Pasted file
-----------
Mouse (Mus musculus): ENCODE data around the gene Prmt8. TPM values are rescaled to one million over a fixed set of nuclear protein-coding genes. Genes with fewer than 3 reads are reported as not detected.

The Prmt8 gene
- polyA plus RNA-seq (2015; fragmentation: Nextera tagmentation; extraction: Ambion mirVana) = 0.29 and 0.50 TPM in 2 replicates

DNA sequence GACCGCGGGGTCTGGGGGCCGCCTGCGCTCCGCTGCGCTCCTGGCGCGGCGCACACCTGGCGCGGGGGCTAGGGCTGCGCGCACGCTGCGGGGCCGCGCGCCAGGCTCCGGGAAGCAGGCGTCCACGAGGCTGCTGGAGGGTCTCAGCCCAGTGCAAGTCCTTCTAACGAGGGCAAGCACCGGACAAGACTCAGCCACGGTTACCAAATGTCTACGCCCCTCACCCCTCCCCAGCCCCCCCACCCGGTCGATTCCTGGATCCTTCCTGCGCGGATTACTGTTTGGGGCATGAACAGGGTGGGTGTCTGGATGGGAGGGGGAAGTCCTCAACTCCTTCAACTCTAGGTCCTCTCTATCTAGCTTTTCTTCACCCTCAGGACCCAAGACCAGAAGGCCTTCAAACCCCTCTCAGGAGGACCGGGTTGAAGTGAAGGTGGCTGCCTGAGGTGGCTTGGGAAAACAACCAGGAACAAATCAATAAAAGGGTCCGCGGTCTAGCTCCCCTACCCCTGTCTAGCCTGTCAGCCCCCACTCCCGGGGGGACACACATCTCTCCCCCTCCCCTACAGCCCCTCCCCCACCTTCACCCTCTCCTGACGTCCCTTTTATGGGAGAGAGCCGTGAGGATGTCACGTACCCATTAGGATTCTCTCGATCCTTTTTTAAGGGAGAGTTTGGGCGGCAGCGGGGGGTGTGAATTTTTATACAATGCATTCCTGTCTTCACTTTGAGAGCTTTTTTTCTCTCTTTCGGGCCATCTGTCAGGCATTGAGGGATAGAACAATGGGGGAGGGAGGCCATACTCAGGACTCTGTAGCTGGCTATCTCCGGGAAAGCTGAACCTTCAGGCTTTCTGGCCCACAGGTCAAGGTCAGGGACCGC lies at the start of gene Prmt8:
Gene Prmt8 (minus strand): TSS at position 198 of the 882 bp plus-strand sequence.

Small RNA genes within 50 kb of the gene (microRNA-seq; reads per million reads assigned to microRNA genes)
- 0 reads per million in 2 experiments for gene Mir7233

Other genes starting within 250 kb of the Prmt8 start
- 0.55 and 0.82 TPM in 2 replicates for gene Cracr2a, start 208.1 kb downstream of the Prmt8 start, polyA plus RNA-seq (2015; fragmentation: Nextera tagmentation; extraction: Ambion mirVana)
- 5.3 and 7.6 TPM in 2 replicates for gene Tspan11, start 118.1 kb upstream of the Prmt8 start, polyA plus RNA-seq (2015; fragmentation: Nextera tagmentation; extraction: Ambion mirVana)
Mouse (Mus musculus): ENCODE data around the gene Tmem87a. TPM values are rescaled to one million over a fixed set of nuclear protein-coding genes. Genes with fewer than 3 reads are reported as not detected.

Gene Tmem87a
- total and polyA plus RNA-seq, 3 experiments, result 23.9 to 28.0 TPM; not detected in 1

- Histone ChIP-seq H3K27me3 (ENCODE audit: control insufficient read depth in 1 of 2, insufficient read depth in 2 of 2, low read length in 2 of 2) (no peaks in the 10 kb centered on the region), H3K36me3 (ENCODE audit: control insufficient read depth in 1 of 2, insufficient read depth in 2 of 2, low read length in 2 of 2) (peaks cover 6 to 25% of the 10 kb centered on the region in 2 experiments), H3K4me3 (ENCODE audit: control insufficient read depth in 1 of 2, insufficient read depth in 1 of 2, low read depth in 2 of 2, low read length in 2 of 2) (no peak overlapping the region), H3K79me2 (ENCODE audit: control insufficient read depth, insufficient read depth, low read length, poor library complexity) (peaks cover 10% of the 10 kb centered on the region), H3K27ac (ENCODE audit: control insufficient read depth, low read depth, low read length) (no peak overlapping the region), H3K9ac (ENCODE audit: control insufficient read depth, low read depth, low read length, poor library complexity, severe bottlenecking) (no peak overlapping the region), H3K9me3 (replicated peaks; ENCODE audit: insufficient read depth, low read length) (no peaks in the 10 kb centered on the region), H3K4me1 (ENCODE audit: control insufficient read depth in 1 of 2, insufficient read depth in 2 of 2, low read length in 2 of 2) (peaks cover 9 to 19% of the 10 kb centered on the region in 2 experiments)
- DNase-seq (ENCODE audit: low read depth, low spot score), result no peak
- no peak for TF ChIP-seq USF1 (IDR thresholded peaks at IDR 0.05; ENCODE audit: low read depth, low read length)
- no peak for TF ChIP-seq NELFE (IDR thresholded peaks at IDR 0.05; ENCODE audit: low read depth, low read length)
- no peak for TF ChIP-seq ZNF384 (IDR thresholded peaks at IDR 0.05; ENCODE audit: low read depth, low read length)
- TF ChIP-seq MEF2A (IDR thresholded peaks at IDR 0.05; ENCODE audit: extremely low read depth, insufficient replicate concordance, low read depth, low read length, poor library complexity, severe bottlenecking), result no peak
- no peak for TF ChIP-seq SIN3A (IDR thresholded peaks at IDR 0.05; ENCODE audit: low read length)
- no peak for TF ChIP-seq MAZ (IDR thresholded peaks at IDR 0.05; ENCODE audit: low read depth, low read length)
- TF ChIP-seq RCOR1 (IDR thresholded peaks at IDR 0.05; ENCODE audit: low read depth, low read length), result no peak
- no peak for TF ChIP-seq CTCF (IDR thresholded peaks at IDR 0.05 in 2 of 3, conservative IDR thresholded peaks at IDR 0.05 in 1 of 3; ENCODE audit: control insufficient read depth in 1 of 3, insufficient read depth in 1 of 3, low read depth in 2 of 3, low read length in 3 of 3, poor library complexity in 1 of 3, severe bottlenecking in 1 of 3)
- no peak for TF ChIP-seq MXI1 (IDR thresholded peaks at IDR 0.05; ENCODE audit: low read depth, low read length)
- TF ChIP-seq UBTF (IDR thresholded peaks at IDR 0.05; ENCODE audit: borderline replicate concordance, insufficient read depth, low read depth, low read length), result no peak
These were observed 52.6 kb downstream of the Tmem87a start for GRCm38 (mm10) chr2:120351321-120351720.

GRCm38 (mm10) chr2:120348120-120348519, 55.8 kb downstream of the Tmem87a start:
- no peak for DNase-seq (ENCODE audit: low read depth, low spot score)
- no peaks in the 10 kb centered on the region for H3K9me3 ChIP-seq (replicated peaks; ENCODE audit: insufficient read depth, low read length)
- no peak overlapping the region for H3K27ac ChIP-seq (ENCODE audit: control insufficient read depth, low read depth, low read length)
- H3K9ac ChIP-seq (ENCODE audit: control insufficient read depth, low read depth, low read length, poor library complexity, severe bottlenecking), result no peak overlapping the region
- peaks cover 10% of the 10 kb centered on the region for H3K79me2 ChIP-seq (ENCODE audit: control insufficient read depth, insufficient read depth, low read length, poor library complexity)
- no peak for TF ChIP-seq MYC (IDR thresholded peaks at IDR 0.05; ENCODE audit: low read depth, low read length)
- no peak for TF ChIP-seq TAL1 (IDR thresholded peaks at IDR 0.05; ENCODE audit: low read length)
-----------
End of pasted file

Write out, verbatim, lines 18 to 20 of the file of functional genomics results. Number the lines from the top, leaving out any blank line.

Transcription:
- no peak for TF ChIP-seq ZNF384 (IDR thresholded peaks at IDR 0.05; ENCODE audit: low read depth, low read length)
- TF ChIP-seq MEF2A (IDR thresholded peaks at IDR 0.05; ENCODE audit: extremely low read depth, insufficient replicate concordance, low read depth, low read length, poor library complexity, severe bottlenecking), result no peak
- no peak for TF ChIP-seq SIN3A (IDR thresholded peaks at IDR 0.05; ENCODE audit: low read length)